So assuming you do well enough your next stop is a Formula Ford. A 1600cc open wheeler used for decades as an introduction to open wheeler motor racing. So you are thinking 1600 cc big deal. You would be wrong, these are proper race cars with no synchromesh and acceleration faster than a Ferrari 458. Treat them like your average street car and you will be visiting the finer parts of Britain backwards through a hedge. These little cars move, with speeds of approximately 200 km/h available on the straights, with immediate and tactile steering and handling to match.


After your 10 or so laps in the Formula Ford, its time to move it up a notch to the F3 Vauxhall Lotus. With double the power of the Formula Ford and little extra weight this orange beast flies, but it is cornering where the difference comes, with cornering speeds a full 60km/h faster than the Formula Ford. The handling comes at a price,only becoming decent at speed, as it is reliant on all the aerodynamic witchcraft for it do its’ thing. So no half hearted attempts here, put the boot in and keep the speed up says the instructor. Like I wasn’t going to do that. What a sweet little car but quite unforgiving.

After ten laps in the F3 Lotus the moment has arrived. Just you and a full blown Formula 1 car. To be honest there have been few moments in my life filled with as much trepidation as this one. Would I crash? Would I break it? Would I be calling the travel insurance company trying to explain how I destroyed a rare Formula 1 car and 150m of armco?

So there was nothing to do but to do it. I lowered myself into to the tiny cockpit and the mechnanics pulled the belts so tight I could not breath and then tightened them again – this was ominous. Instructions – fuel pump there – this light means you are on fire and you hit this button – and remember the rear tyres are nearly a metre wider than the rest of the car and last of all commit to the lap so the aero kicks in. They fire up the 3.5 Cosworth v8 and nothing else can be heard for the next half hour.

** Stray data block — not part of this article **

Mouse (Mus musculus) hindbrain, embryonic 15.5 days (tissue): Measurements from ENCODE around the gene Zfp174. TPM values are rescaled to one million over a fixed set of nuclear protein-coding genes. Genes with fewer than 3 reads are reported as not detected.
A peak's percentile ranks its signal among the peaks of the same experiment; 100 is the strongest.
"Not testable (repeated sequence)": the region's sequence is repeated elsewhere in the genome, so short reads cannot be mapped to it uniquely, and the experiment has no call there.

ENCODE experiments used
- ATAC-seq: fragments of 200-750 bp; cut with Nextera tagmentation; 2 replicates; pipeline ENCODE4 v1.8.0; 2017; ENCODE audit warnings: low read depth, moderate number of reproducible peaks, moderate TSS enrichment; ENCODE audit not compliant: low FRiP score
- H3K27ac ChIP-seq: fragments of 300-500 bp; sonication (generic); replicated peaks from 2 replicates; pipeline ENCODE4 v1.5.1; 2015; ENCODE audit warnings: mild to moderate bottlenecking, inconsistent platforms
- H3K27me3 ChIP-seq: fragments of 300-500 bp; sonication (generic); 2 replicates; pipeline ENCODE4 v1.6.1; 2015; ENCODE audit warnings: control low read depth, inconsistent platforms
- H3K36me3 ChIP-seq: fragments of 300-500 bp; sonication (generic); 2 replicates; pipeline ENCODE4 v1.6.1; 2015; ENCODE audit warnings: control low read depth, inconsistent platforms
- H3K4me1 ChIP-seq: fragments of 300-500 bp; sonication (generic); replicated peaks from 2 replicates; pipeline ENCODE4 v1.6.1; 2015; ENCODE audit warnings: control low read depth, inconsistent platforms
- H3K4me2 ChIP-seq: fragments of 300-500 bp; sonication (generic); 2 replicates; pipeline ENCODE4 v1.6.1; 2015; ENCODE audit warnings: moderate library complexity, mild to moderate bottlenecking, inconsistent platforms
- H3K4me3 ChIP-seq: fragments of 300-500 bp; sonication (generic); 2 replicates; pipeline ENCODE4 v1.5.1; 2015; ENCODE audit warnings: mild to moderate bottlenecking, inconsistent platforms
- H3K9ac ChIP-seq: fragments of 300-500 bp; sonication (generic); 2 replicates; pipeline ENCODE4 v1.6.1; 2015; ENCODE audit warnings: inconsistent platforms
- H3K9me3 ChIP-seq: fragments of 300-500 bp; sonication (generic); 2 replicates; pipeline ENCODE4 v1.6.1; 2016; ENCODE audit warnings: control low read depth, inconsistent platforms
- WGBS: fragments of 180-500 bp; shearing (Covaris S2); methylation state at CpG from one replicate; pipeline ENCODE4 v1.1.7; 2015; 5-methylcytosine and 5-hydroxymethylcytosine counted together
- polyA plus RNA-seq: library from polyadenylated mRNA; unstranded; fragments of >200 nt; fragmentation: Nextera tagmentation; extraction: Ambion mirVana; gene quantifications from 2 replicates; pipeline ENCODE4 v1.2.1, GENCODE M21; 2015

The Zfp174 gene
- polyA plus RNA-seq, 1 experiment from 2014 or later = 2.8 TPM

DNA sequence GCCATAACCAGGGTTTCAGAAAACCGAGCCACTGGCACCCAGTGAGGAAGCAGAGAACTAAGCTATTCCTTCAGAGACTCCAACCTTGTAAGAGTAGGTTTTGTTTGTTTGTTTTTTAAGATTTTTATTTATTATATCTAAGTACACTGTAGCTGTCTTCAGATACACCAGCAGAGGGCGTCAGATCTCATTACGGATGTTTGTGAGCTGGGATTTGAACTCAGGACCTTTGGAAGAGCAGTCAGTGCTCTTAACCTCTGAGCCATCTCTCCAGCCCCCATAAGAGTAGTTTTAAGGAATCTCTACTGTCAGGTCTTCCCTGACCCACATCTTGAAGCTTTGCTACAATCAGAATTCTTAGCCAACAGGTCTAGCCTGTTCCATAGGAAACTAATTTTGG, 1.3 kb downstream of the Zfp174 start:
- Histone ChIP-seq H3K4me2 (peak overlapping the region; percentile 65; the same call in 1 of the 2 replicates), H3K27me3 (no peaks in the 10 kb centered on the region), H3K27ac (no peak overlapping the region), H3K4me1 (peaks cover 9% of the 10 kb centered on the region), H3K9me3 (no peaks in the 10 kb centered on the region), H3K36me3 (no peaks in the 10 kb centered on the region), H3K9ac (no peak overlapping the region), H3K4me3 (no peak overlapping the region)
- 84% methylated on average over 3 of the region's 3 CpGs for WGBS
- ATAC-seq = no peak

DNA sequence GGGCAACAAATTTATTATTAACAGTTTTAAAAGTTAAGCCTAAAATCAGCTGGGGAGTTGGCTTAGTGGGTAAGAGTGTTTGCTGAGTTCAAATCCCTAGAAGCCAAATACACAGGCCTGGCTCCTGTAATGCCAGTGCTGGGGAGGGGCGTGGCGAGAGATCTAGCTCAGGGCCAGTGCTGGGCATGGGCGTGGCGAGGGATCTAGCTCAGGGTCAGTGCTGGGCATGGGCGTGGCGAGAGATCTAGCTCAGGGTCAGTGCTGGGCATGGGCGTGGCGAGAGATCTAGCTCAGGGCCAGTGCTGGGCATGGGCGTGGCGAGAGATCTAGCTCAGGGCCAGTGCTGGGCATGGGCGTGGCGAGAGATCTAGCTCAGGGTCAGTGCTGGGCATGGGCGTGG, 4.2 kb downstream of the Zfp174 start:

Trundle out of the pits onto the back straight and push the loud pedal – aptly named and you are thrown violently at the horizon, just catching a glipse of 10,000 rpm as you grab second in the beautifully precise Hewland gearbox, Grip, grip, grip, turn, and accelerate like being powered by cordite. After a few laps you realise this thing’s limits are far beyond yours and you start to play. Watching further down the straight you work it through the gearbox, hitting the limiter and carrying that speed as deep as you dare before turning for the long, never ending first corner.

Pitching it into corners knowing that those monumental tyres have far more grip than you can lose through abuse, hooking up the appexes and straights with the wail of Cosworth v8 to keep you company. Then its over, your 20 laps are done.

As you emerge from the cockpit you realise a few things, you are dripping with sweat and you are grinning like an idiot with the enchantment of being lost in the moment, the cars, the satisfaction of putting together good laps at speeds you had never experienced. It was truly unforgettable. Go on do it, you know you want to.